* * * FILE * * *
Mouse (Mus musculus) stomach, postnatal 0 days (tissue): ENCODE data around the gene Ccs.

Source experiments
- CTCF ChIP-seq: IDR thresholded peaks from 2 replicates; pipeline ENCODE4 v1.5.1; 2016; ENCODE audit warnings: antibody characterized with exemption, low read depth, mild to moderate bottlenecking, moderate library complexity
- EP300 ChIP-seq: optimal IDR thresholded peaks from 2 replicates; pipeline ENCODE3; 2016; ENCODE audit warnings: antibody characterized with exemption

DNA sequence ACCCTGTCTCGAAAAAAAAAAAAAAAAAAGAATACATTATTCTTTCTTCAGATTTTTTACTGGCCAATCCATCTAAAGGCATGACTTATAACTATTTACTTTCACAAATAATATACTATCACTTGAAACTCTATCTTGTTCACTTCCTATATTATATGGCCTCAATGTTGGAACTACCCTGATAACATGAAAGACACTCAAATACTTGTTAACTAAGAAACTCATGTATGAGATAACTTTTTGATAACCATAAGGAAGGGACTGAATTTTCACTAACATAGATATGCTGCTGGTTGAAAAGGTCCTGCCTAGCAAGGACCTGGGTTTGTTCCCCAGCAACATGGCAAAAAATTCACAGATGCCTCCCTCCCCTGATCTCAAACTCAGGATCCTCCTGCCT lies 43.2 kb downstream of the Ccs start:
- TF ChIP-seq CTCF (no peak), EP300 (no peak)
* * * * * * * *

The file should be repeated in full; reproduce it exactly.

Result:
Mouse (Mus musculus) stomach, postnatal 0 days (tissue): ENCODE data around the gene Ccs.

Source experiments
- CTCF ChIP-seq: IDR thresholded peaks from 2 replicates; pipeline ENCODE4 v1.5.1; 2016; ENCODE audit warnings: antibody characterized with exemption, low read depth, mild to moderate bottlenecking, moderate library complexity
- EP300 ChIP-seq: optimal IDR thresholded peaks from 2 replicates; pipeline ENCODE3; 2016; ENCODE audit warnings: antibody characterized with exemption

DNA sequence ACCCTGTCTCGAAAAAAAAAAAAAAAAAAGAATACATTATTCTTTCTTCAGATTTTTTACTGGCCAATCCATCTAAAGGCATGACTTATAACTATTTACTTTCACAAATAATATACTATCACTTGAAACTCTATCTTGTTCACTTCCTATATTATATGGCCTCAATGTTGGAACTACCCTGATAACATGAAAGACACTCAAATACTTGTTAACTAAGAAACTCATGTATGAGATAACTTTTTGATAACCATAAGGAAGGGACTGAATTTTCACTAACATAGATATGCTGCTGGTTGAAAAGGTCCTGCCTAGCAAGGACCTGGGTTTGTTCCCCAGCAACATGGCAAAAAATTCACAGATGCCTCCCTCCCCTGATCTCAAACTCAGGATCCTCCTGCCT lies 43.2 kb downstream of the Ccs start:
- TF ChIP-seq CTCF (no peak), EP300 (no peak)